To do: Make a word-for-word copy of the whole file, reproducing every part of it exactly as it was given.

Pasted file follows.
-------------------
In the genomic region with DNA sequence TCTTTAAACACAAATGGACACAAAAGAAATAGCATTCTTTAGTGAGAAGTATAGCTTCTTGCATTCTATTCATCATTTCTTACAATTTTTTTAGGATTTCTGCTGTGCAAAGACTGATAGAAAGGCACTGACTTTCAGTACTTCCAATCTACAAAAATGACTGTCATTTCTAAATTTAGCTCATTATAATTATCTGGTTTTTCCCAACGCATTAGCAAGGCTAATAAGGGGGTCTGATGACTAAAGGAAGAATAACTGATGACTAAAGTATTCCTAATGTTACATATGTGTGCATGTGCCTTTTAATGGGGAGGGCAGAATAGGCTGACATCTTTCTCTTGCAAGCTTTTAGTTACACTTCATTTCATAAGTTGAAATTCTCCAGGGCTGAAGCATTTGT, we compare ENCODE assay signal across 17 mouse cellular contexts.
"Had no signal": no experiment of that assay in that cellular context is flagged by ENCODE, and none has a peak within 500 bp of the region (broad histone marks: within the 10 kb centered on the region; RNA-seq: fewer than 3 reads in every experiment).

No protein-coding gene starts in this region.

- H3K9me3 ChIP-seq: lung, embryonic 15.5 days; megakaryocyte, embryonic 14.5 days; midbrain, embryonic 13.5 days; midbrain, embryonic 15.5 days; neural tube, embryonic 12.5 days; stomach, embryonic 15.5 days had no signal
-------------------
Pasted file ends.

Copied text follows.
In the genomic region with DNA sequence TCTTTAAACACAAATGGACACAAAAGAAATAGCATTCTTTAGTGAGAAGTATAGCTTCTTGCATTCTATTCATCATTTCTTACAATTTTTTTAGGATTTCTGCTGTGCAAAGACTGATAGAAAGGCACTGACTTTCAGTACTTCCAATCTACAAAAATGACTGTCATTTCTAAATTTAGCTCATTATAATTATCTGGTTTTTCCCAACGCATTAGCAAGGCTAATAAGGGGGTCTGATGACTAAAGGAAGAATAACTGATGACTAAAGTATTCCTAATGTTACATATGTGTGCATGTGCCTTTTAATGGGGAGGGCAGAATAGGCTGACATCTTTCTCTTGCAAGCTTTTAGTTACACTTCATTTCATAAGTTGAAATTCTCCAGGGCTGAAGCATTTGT, we compare ENCODE assay signal across 17 mouse cellular contexts.
"Had no signal": no experiment of that assay in that cellular context is flagged by ENCODE, and none has a peak within 500 bp of the region (broad histone marks: within the 10 kb centered on the region; RNA-seq: fewer than 3 reads in every experiment).

No protein-coding gene starts in this region.

- H3K9me3 ChIP-seq: lung, embryonic 15.5 days; megakaryocyte, embryonic 14.5 days; midbrain, embryonic 13.5 days; midbrain, embryonic 15.5 days; neural tube, embryonic 12.5 days; stomach, embryonic 15.5 days had no signal